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Contrast Paints: Quick Primaris Lieutenant

Since I’ve been not been painting for a while, I have to admit that I haven’t gotten around to trying out Contrast paints. But hey, no time like the present, right?


I heard that the contrast paints vary wildly in strength and colour, and that some colours might not actually be what is stated on the pot. So I was pretty worried about the choice of paints.

Thankfully the guys at Warhammer Chelmsford came up with a nice set of real life examples, so I was able to match the colours with what I wanted. I don’t want to take away traffic from them, so I didn’t include the whole list of contrast paints. You should check out their facebook page, or the Bell of Lost Souls article for the easier to see version.

In the end I went with Ork Green (for my orks and grots), Talassar blue (it’s the closest to a strong medium blue that I use for my Brotherhood of Steal), Gore Grunta Brown (for the wood and rust), Blood Angels red (a strong red), Iyanden Yellow, Volupus Purple (my idea was to use it for shades), and Black Templar. I heard good things about Akhelion Green (which is really more of a teal colour), but I haven’t got it yet.


But what to paint? I haven’t gotten around to painting much of my Dark Imperium models (in fact I think I ended up selling most of the loyalists off), so I just picked up a Primaris Lieutenant I had lying around to try my hand at it.

I saw an example of using some other colours to establish a shade below contrasts, and I’m a big believer in zenithal highlighting and undershading, so I decided to try a variant of it. Below, you see me trying to airbrush a cool purple to act as the shade for my Primaris later.

First Brush

The main colours I used were Blood angels red (for the red of the power armor) and Iyanden yellow for the gold.

This was… I think one layer of the red and yellow respectively. While you can see some of the shadows peeking through, I think I should’ve been more obvious with the shade colour. I’ll probably try a much deeper and cooler purple in the future.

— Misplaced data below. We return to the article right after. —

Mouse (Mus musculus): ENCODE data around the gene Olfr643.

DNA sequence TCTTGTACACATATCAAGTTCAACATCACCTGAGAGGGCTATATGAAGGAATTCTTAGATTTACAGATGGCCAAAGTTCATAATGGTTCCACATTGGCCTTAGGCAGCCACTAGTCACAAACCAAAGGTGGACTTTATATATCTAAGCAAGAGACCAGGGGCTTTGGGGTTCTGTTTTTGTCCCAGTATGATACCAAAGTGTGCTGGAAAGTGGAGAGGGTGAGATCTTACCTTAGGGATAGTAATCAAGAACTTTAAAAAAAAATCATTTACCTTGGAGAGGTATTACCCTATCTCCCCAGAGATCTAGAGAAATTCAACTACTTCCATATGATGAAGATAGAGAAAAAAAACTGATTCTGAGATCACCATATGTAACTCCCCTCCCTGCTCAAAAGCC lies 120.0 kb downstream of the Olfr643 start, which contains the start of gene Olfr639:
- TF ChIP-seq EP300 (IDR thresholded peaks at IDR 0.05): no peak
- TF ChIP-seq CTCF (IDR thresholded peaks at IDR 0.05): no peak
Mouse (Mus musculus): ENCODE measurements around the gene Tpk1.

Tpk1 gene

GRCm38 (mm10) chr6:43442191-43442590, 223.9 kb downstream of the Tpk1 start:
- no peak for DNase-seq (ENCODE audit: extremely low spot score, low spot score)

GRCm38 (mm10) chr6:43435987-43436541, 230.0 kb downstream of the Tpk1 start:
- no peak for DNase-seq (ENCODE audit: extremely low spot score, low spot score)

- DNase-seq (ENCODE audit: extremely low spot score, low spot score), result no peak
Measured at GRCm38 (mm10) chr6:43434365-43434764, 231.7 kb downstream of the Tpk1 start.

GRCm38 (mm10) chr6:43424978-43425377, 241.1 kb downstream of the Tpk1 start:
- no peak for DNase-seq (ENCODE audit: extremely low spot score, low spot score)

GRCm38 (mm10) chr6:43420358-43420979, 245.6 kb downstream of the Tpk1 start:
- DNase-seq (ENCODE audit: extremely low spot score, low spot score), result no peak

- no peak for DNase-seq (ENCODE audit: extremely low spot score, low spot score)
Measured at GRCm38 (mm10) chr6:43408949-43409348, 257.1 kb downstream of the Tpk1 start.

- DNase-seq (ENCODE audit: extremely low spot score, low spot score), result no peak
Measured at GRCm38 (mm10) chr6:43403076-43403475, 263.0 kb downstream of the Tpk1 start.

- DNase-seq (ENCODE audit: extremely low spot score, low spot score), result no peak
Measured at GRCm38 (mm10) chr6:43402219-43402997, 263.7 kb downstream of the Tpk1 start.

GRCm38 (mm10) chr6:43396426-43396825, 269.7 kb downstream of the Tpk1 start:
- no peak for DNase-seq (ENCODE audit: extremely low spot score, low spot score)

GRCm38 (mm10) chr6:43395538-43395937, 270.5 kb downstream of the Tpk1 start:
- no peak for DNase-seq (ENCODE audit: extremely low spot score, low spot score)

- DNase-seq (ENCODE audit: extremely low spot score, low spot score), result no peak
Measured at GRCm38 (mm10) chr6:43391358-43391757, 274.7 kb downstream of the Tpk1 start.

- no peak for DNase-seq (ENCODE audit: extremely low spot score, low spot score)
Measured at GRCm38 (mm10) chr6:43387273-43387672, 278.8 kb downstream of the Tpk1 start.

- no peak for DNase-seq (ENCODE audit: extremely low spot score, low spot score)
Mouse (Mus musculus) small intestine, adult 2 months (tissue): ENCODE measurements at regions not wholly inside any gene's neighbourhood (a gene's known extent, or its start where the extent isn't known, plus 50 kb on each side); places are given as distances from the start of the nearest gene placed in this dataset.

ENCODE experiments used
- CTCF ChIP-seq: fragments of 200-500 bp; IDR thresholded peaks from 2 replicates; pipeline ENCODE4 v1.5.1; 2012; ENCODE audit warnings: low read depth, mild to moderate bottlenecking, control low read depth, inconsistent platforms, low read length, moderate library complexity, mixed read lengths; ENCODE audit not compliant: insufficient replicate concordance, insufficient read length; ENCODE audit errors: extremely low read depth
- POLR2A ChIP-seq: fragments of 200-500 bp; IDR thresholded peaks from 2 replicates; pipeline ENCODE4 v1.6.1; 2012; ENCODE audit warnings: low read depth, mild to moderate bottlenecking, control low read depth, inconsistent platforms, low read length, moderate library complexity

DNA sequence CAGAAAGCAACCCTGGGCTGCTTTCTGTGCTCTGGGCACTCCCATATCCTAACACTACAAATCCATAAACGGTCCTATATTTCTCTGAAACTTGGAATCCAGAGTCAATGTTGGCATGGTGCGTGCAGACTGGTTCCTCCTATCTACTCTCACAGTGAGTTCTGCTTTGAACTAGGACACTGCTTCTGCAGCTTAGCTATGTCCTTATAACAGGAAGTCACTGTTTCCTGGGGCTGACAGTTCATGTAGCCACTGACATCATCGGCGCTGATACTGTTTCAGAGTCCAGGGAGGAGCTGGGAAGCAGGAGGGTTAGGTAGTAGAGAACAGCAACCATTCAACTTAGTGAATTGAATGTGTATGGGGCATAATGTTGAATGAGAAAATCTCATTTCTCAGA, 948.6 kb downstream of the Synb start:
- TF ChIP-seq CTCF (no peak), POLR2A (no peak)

To establish more gradients and variation, I ended up going over the red a few more times with contrast, and highlighting with some layer paints. Similarly, I ended up using some of the gore grunta brown as shadows for the gold, and highlighting with a bit of pale yellow and white.

It was very hard to get a smooth coat for the red and especially the black. I think brush and volume control is something to really pay attention to when using contrast paints, especially on smooth surfaces like on Space Marines. Like the red and yellow, I ended up highlighting over the Black Templar Contrast paints to get a bit more definition.

Finishing up

I finished the model with a range of non-contrast paints, including turquoise and white inks, as well as some game colour blue-green. In the picture, you can see me trying to lay in the blocks of colour for the power sword. I then ended up trying to blend the colours together with wet brush blending methods. The white ink was mainly for major spot highlights, as well as the edges of the power sword (thanks Vince Venturella).

While the sword certainly isn’t the best blending ever, I’m particularly proud of the fact that aside from the first undershading, I didn’t use an airbrush at all. Also, aside from the primer and undershade, I finished the whole model in a day, which for me is some sort of achievement.

I’m still continuing my painting, so hopefully 2020 is the year of me actually making a dent in my painting backlog!


Singapore’s resident Press Ganger, that is, the man to go to for Privateer Press’ WARMACHINE, and HORDES. Kakita also dabbles in Games Workshop’s WARHAMMER FANTASY and WARHAMMER 40K lines.

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